How Forty Fort Borough was founded…
King Charles II of England created a situation which resulted in years of suffering and bloodshed when he granted the same land to the colonies of both Connecticut and Pennsylvania.
The settlers of Connecticut had received glowing reports from explorers and missionaries of a beautiful and fertile valley in Pennsylvania.
Although the claim was granted to Connecticut in 1662, it was not until 1769 that Connecticut through the Susquehanna Company, sent forty men to the valley. They were told to hold the land against the Indians and the Pennsylvanians. Upon arriving in the area, those early pioneers gazed from the hilltop upon a fertile valley below (now Wyoming Valley) and felt their long trip had not been in vain.
When the settlers reached the valley, they found the region claimed by the heirs of William Penn. The land was laid out as a manor, consisting of 20,000 acres, located on the northwest side of the Susquehanna River. John Jennings was sheriff of Northanpton County within which the disputed territory lay. It was he who was responsible for the arrest of three members of the original forty at the meeting at Ogden’s Trading Post (in north Wilkes-Barre.) This meeting had been arranged to negotiate some form of peaceful settlement. Upon their arrival at the meeting, Jennings had them arrested for intrusion and trespassing, and the three were taken to jail in Easton. In a short time a Mr Ledlie, a merchant from Easton, furnished bail. In the meantime the remaining thirty-seven settlers, hearing of the arrest, had followed their friends over the mountain but retreated to the vicinity of Stroudsburg.. Once free, the three joined their fellow settlers, and all returned to the valley. Sheriff Jennings, with a posse, met them on their arrival and promptly arrested the group. A second trip was made over the mountain to Easton where bail was again furnished by Mr. Ledlie. After trudging two hundred and forty miles through snow and over rough terrain, these hardy pioneers still thought the valley a beautiful place in which to live.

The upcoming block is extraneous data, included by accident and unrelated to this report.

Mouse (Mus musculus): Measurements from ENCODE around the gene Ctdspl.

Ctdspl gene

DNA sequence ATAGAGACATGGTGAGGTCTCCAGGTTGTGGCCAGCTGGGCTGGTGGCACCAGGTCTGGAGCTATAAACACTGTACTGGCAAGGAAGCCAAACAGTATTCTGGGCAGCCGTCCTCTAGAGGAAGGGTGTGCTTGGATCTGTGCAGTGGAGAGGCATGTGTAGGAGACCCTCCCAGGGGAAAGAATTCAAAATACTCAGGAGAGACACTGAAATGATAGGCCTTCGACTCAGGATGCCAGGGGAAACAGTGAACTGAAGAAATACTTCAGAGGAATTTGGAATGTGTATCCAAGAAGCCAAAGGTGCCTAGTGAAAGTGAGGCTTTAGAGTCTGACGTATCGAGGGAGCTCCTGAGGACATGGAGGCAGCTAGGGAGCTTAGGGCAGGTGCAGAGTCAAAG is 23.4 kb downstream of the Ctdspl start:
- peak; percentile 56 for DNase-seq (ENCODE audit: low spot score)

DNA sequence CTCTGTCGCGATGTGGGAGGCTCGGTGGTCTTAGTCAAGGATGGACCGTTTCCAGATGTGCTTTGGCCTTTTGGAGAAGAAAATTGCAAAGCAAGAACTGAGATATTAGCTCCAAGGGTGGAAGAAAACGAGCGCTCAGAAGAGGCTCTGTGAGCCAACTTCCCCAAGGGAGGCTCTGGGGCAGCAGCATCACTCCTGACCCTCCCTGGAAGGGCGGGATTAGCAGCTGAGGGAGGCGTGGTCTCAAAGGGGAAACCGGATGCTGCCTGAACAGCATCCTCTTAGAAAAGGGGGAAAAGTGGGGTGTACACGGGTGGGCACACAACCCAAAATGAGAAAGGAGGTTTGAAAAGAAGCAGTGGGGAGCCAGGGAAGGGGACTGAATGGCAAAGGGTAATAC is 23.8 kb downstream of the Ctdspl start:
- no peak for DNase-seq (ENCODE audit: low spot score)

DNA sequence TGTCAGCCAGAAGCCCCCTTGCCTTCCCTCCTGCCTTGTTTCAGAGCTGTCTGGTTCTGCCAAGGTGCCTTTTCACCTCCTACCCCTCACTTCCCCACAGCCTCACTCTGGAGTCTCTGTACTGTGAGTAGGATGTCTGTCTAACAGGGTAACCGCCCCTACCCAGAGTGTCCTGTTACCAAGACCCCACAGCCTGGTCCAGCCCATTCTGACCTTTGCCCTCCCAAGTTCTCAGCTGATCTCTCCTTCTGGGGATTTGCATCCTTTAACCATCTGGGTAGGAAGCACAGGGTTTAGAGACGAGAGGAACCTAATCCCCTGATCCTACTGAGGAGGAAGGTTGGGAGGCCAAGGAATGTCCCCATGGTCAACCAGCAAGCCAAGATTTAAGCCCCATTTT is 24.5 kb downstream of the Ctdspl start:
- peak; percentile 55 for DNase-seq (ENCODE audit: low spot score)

This event led to the Yankee-Pennamite Wars which caused much bloodshed and suffering on both sides. Although the Connecticut settlement was destroyed three times during the conflicts, the war ended with the Connecticut forces in control of the valley.
By 1775 many Pennsylvanians were interested in the area, as the original manor had been subdivided and some plots sold. The persons now financially involved equipped an army of 700 men, and, under the leadership of Colonel Plunkett, proceeded to the valley with orders to oust the Connecticut Yankees. When Colonel Zebulon Butler heard of their advance, he fortified his troops at a strategic point along the river. After the Connecticut forces twice drove back Plunkett’s army, the Pennsylvanians retired. The defenders from Connecticut had won by conquest that which they considered their right, and they settled down to reap the harvest.
After nearly three years of comparative peace and prosperity, the settlers of Forty Fort and of the surrounding countryside were subjected to barbarous treatment by the British and Indians. In the meantime many of the able men of the settlements had joined Washington’s army. With the retreat of that army across New Jersey, these men were far from home. When news of the terror facing the settlers reached the soldiers, about 100 of them returned home in time to aid in the defense of the valley. On July 3, 1778, the Battle of Wyoming took place. The settlers, led by Colonel Nathan Denison, were greatly outnumbered by the combined British and Indian forces but marched north in an attempt to protect their homes and property. The result was disastrous for the men from Connecticut; the following day a massacre of the captives took place.